“American Democracy and the Rule of Law: Why Every Vote Matters” was the theme of this year’s Law Day USA, a May 1 celebration initiated by the ABA that has grown to include weeks of events conducted by bar associations, courts, schools and other organizations throughout the country.
In his Law Day proclamation, President Obama recognized the individuals who fought in the past for the right to vote, pointing out that over the centuries the country has made legal changes that eliminated formal voting restrictions based on wealth, race, and sex and also have extended the right to vote to younger adults. He said, however, that “despite this hard-fought progress, barriers to voting still exist and the right to vote faces a new wave of threat.”
“As we reflect on the trials and triumphs of generations past, we must rededicate ourselves to preserving those victories in our time,” Obama said. He urged state and local election officials to implement the recommendations of the bipartisan Presidential Commission on Election Administration and advocated that Congress update the Voting Rights Act.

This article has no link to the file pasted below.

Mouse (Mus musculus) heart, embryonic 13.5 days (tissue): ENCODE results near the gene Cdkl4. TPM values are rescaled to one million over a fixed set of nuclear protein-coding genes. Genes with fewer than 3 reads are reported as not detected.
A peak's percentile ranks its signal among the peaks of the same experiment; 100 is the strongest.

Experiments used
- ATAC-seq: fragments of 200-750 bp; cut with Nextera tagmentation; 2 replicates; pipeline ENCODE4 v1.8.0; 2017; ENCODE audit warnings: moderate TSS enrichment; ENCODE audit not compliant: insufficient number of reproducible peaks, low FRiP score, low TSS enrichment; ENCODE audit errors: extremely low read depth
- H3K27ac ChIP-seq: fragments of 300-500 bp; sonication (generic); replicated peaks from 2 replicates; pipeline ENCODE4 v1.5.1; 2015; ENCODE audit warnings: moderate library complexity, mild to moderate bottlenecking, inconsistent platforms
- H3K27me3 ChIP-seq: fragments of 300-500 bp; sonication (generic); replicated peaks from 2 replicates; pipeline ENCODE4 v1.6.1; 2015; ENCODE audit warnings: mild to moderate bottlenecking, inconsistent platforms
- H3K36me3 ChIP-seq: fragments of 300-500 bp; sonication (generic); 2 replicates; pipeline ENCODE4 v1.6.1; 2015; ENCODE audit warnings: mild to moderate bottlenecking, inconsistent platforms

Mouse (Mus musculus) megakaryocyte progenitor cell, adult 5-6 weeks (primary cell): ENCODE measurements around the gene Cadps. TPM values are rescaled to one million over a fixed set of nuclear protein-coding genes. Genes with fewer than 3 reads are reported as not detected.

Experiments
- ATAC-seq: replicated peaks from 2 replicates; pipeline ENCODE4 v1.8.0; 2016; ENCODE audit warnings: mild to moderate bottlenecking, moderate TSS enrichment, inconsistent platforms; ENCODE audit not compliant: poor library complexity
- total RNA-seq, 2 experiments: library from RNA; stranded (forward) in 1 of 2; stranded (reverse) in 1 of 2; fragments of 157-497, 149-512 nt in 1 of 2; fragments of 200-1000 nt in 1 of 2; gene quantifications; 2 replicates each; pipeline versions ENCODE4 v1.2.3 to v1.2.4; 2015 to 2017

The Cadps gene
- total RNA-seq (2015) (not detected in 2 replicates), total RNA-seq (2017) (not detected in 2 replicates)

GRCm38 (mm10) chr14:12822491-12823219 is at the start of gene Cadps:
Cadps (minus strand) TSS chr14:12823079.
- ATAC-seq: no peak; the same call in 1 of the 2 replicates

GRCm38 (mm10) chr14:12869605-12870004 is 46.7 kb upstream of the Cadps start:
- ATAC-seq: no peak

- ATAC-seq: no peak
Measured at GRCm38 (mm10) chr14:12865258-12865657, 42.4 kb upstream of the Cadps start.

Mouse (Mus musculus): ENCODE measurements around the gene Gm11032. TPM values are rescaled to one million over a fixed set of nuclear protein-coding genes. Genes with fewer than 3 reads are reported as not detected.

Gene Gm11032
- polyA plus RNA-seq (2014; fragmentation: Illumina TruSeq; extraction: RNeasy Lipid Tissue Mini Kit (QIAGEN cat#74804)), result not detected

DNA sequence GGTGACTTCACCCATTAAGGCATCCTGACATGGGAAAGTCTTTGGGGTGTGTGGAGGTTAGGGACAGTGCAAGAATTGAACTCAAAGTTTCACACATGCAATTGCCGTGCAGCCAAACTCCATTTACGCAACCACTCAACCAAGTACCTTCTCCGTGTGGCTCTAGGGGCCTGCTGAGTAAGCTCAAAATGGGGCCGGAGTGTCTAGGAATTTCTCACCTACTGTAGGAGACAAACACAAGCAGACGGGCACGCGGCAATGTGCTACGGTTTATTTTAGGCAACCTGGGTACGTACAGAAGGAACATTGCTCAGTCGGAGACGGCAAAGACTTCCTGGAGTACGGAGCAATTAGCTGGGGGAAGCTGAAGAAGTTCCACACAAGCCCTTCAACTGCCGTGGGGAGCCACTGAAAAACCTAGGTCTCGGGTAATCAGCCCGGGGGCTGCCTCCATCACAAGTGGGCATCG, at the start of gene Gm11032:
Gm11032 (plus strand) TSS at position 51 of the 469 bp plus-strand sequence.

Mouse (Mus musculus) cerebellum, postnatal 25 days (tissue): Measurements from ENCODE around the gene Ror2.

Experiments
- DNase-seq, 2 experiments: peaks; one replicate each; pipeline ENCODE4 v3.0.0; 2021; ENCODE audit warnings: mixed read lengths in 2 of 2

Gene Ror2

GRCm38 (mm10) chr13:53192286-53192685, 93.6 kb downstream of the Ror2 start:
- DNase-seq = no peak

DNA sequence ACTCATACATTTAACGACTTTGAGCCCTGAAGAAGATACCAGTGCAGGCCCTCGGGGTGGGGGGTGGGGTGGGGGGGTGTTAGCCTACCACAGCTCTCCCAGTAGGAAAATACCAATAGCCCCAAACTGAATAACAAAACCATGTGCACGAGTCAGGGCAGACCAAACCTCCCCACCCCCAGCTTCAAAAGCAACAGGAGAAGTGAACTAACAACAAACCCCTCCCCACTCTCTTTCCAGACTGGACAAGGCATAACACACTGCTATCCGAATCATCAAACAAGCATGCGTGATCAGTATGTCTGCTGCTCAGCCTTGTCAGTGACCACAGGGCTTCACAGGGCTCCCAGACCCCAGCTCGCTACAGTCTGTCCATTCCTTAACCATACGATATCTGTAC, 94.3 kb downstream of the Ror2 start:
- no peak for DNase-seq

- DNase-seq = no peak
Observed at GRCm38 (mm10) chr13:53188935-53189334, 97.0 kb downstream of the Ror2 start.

President Eisenhower issued the first Law Day proclamation in 1958 after then ABA President Charles S. Rhyne envisioned Law Day as a day to celebrate the rule of law. This year, ABA leaders participated in numerous events, including a dialogue on voting with 350 high school students, a breakfast with high school teachers, a national roundtable on voting, and the annual Leon Jaworski Public Program featuring a panel discussing “The Vote: When Does Suffrage Become Universal?”
“The ABA has identified a host of problems across the country that undermine the sacred right to vote – the most American right,” ABA President James R. Silkenat said. This year, on the eve of the 50th anniversaries of passage of both the Civil Rights Act of 1964 and the Voting Rights Act of 1965, he stated that “we can recommit ourselves to democracy by exercising our franchise and by removing barriers that prevent our neighbors from legally casting their vote.”